New viruses which cause diseases often come from animals. Well-known examples of this are the Zika virus transmitted by mosquitoes, bird flu viruses, as well as the MERS virus which is associated with camels. In order to identify new viral diseases quickly and prevent possible epidemics, DZIF scientists at Charité - Universitätsmedizin Berlin are targeting their search at viruses in animals. In a current study, they have now discovered hundreds of novel viruses in insects. (2020-01-08)

The genetic secrets to jumping the species barrier
Scientists have pinpointed specific mutations that allow a common plant virus to infect new species, according to research published in the March issue of the Journal of General Virology. Understanding the genetics of the key interactions between viruses and hosts could provide insight to how some viruses manage to jump the species barrier and even give us a better idea of how animal diseases are generated. (2010-02-11)

HIV population shifts following HAART
Highly active antiretroviral therapy (HAART) involves combinations of protease inhibitors and other drugs to block HIV proliferation. While there is abundant evidence that this approach reduces viremia, far less is known about its qualitative effects on the surviving HIV population. (2001-02-14)

No more free rides for 'piggy-backing' viruses
Scientists have determined the structure of the enzyme endomannosidase, significantly advancing our understanding of how a group of devastating human viruses including HIV and Hepatitis C hijack human enzymes to reproduce and cause disease (2012-01-04)

Viruses linked to algae that control coral health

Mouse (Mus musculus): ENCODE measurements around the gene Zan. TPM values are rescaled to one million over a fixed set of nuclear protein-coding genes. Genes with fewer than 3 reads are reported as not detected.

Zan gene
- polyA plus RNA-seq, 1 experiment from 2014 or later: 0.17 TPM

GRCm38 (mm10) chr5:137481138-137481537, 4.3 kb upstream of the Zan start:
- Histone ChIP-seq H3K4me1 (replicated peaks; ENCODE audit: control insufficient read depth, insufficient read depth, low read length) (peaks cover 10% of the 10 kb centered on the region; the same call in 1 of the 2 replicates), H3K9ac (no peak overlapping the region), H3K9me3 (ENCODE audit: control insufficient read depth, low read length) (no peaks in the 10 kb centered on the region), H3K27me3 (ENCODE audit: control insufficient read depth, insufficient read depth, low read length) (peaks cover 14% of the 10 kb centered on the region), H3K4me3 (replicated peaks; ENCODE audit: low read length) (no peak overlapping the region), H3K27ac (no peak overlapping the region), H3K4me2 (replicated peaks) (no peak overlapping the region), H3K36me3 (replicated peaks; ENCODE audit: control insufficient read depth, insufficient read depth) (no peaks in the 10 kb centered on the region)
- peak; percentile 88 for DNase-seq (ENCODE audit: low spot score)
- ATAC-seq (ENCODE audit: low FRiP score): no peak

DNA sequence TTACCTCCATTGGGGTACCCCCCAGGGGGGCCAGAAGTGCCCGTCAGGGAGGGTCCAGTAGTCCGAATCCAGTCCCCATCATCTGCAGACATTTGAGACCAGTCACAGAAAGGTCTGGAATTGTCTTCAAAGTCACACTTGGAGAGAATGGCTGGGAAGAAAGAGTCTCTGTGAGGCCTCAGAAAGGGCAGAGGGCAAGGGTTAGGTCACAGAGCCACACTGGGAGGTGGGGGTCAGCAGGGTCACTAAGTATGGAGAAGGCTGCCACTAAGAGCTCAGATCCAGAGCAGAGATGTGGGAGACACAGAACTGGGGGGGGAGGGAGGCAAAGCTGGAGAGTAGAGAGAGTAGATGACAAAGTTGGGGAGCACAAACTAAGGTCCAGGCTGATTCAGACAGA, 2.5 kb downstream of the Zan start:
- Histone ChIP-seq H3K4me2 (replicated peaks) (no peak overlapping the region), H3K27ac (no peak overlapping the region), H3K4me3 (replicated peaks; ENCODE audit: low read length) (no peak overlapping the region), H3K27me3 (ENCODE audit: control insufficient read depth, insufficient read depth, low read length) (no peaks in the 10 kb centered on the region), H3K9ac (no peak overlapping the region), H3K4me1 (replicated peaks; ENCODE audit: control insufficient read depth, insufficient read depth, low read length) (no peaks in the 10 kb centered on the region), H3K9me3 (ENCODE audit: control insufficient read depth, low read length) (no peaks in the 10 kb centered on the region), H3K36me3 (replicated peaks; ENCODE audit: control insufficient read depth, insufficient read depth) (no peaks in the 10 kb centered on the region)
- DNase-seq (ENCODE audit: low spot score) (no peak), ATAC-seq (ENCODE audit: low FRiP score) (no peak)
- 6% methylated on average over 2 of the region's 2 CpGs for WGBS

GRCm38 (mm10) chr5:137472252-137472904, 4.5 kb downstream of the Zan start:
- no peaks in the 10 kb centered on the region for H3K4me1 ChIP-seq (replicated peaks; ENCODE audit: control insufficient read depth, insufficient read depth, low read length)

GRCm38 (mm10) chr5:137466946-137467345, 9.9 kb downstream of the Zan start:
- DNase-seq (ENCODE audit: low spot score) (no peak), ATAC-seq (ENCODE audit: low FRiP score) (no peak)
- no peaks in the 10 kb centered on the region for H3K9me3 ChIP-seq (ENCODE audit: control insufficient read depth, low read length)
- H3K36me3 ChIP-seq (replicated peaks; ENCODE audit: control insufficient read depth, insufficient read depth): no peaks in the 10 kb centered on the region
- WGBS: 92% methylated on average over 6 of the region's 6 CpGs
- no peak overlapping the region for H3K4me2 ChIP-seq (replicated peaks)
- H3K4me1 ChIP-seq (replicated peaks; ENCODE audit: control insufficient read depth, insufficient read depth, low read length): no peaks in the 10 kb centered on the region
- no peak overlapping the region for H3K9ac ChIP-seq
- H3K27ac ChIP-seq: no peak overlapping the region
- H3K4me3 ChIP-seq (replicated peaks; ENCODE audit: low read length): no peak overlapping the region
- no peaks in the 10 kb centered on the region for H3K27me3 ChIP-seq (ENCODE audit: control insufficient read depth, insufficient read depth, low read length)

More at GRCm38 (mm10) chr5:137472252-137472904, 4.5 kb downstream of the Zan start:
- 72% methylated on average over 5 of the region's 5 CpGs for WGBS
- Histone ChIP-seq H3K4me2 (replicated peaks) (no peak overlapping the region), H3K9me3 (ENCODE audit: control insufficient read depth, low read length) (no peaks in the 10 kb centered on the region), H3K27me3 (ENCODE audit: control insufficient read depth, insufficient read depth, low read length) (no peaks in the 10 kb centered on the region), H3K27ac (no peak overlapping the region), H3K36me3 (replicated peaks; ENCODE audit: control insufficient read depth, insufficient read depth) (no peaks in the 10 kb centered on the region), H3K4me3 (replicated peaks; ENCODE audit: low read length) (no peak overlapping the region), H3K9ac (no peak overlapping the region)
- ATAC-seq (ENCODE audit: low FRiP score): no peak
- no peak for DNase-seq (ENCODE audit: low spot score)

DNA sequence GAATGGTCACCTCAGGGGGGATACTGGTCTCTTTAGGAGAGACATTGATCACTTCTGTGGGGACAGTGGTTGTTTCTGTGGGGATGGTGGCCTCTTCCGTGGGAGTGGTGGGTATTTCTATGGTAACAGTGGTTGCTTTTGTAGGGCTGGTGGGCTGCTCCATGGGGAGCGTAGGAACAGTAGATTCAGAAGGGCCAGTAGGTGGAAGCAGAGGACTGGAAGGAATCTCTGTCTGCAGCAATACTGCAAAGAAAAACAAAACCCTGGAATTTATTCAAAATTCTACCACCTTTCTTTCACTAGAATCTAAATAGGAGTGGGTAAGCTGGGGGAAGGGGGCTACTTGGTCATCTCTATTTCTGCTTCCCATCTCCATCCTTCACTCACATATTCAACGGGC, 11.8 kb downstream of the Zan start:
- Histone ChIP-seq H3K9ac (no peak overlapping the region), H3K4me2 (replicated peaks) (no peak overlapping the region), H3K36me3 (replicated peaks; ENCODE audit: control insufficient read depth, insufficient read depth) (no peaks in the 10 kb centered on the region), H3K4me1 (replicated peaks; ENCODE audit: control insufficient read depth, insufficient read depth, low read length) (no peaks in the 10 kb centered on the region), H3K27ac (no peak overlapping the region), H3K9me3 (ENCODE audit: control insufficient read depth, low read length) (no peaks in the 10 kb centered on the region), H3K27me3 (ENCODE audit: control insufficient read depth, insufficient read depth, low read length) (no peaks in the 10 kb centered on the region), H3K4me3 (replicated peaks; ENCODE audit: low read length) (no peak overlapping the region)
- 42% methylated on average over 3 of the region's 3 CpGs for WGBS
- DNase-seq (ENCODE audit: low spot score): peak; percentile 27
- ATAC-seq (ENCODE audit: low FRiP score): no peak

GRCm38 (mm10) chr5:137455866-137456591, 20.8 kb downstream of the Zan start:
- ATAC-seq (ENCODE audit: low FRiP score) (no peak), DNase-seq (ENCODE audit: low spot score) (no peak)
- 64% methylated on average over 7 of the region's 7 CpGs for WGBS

Scientists have discovered two viruses that appear to infect the single-celled microalgae that reside in corals and are important for coral growth and health, and they say the viruses could play a role in the serious decline of coral ecosystems around the world. (2012-07-12)

Researcher at UGA College of Veterinary Medicine identifies new way of combating viral diseases
Four seemingly unrelated viral diseases may some day be defeated by a single treatment, according to a recent collaborative study involving researchers at the University of Georgia's College of Veterinary Medicine. Their study focuses on viruses responsible for HIV, measles, Ebola and Marburg and includes investigators from Vanderbilt University Medical Center and the Centers for Disease Control and Prevention. The study is being funded by a grant from the Hudson-Alpha Institute for Biotechnology. (2005-09-12)

Human nose too cold for bird flu, says new study
Avian influenza viruses do not thrive in humans because the temperature inside a person's nose is too low, according to research published today in the journal PLoS Pathogens. The authors of the study, from Imperial College London and the University of North Carolina, say this may be one of the reasons why bird flu viruses do not cause pandemics in humans easily. (2009-05-14)

Page 1 of 25 | 1000 Results
   First   Previous   Next      Last is a participant in the Amazon Services LLC Associates Program, an affiliate advertising program designed to provide a means for sites to earn advertising fees by advertising and linking to